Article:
We at Waco Moms are for the de-stigmatization and promotion of therapy as a tool that should be encouraged and used by all mothers who find themselves in a place of needing assistance with their mental health. Thank you to Erin McGinty Fort, M.S., MHA, LPC-S, CEDS-S for sponsoring and providing us with this thoughtful insight.
This morning, I was laying in bed and reading one of my favorite blogs. This particular blog focused on an Instagram “momfluencer” who is a mother to almost seven, classically-trained ballerina, recent beauty pageant winner, makes sourdough bread from scratch, and owns a farm with her husband. I didn’t make it very far into the blog itself before I looked up her Instagram account, and- before I knew it- I found myself wondering why I, too, didn’t provide my family with fresh-from-the-teat cow’s milk every morning.
By the way, I won’t share this momfluencer’s name; this isn’t about her, because there is truly nothing more awe inspiring to me than a woman who does pirouettes while slicing beets. I mean that seriously. This post is about comparison, mom guilt, and why we all need someone to talk to about how that affects us.
If you’re anything like me, then you, too, fall prey to comparisons with other moms. Despite being told not to compare ourselves with others, it’s actually pretty hard to avoid. As a licensed mental health therapist of over 15 years, I spend hours every week talking with women about the negative effects of comparing our bodies, diets, parenting, and partnering with others. Yet there I was this morning, adding a yeast starter kit to my shopping cart because making bagels at home with a 3-year-old seemed like a good way to combat guilt from being gone all week on a work trip.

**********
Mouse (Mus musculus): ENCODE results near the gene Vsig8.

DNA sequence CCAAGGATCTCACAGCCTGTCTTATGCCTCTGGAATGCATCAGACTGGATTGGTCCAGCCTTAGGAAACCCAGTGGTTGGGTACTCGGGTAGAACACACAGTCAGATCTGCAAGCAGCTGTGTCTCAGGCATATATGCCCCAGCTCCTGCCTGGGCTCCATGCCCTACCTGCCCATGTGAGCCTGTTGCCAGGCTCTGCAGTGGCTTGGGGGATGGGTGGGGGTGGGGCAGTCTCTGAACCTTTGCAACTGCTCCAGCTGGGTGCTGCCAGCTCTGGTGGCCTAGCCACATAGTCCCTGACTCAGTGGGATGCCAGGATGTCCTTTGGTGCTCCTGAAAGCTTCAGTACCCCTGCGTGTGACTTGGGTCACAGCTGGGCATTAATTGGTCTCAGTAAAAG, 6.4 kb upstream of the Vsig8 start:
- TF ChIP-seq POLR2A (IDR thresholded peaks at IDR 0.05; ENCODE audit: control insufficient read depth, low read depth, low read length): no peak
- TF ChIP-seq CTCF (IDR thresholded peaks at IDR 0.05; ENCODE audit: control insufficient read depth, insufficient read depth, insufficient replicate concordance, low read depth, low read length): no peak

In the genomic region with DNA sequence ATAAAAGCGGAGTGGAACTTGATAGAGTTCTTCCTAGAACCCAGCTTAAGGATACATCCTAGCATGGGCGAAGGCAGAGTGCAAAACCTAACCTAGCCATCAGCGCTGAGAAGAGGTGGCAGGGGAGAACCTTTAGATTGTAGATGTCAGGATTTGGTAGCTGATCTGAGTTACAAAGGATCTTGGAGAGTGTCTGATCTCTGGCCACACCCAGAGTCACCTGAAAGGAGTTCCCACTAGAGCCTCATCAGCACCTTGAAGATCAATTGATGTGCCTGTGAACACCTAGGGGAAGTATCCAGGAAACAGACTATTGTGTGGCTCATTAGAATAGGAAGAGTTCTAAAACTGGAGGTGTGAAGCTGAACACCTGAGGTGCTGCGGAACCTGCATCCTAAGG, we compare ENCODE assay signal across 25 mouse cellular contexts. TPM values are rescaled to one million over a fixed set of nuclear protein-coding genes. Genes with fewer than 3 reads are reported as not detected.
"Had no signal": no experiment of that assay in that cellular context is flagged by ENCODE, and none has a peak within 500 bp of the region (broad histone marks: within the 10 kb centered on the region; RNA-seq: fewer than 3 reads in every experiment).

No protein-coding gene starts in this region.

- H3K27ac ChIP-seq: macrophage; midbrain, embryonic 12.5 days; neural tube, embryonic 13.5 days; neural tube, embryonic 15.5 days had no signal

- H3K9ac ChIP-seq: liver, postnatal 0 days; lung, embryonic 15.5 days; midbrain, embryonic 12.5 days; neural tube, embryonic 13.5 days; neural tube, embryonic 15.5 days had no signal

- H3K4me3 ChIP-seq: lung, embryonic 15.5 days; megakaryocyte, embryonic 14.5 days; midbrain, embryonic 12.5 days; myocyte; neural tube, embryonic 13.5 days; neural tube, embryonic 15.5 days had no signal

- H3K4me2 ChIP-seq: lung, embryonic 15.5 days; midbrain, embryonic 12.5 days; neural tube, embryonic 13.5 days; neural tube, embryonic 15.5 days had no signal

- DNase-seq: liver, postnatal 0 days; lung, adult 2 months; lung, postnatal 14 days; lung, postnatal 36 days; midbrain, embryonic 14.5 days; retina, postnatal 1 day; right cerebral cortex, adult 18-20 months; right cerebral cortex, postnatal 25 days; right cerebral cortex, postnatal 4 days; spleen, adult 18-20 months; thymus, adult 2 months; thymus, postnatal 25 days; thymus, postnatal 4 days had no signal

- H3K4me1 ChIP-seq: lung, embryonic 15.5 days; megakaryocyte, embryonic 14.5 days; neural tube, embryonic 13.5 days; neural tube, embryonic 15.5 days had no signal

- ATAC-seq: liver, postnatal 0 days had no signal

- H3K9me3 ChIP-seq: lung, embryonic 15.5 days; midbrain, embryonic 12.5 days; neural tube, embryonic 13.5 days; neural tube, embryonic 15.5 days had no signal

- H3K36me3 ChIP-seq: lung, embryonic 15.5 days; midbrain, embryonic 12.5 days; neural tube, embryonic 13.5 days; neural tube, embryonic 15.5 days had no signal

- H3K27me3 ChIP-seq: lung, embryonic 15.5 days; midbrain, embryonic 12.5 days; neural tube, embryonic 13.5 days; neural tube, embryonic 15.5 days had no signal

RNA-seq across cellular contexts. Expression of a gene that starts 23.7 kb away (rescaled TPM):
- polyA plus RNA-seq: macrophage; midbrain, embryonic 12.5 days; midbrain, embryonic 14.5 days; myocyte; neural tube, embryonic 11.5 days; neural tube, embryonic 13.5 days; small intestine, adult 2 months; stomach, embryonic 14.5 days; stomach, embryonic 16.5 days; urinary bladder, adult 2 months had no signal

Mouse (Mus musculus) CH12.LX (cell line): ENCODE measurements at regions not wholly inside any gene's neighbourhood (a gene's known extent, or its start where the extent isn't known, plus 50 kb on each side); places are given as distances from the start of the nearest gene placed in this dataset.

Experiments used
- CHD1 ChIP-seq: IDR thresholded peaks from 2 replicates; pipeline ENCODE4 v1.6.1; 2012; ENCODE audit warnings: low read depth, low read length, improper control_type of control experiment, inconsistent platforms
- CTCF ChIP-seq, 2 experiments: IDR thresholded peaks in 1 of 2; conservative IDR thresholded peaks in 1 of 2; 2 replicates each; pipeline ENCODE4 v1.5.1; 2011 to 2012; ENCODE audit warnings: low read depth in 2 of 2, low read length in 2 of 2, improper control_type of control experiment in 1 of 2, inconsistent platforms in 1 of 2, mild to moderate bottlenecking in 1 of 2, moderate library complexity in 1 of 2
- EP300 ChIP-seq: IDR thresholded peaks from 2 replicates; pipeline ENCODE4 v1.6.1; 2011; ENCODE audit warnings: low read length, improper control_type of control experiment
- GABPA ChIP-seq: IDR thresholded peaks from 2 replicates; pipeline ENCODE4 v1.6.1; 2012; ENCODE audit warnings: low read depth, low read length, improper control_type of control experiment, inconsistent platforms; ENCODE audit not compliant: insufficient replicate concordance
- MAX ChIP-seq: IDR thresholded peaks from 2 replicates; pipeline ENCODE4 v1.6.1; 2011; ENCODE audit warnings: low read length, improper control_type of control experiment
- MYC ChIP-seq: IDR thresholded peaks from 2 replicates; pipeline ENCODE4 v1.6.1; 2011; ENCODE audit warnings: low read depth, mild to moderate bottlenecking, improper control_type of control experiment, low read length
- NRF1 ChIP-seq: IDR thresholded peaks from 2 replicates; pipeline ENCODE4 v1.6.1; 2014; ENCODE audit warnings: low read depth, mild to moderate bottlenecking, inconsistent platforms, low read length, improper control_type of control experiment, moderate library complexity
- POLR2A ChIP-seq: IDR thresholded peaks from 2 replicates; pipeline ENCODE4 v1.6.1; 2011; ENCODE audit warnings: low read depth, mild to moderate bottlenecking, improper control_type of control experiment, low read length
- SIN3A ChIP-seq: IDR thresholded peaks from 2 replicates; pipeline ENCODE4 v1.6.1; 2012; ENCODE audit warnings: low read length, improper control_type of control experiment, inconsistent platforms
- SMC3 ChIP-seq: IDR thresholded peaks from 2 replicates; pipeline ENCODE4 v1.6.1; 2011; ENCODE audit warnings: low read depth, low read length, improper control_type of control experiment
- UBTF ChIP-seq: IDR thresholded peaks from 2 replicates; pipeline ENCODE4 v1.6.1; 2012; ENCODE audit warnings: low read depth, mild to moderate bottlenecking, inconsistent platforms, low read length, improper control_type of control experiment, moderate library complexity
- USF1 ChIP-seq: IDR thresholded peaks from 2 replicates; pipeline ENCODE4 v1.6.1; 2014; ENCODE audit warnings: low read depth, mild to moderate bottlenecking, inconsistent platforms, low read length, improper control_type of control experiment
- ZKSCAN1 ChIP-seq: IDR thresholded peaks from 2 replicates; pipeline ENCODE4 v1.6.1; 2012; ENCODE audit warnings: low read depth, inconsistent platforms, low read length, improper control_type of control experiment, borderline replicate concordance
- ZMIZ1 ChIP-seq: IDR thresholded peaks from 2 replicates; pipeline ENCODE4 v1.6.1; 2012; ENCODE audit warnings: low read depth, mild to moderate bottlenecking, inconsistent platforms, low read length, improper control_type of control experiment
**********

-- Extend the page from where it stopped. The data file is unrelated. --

(Fantasizes about bagels for more time than I’d like to admit, returns to writing blog post that is due today.)
Broadly speaking, guilt means that you feel as if you have done something wrong. Sometimes guilt acts like our moral compass, letting us know when we are acting outside of our values. There’s also the idea of toxic guilt, which is when you feel guilty for, well, everything. When traveling for work, feeding your kid cereal for dinner, taking time away with friends or your partner, and forgetting about Crazy Sock Day at school create similar feelings to, oh, let’s say lying… then maybe something’s off about that.
If you just scoffed and mumbled, “Of course lying and socks aren’t the same” from the closet you’re hiding from your kids in, I get it. It sounds ridiculous to compare the two, and yet moms feel guilty all the time, from everything. Even one of the world’s greatest female athletes of all time spoke about her own mom guilt in a recent interview.
Normally I would look for any reason to be in the same club as Serena Williams. With a pandemic, rising inflation, world conflict, nuclear threats, skyrocketing rates of anxiety in children, working full-time in a helping profession, and keeping it cool with a toddler, though, maybe the mom guilt club isn’t one that I want to be in. Nor should you.
Which brings us full circle to therapy. As a society, we’ve made some progress on reducing the stigma related to mental health. Yet I’m still surprised that people believe that you have to be really struggling or really “sick” to go to therapy. In some ways, therapy is just this: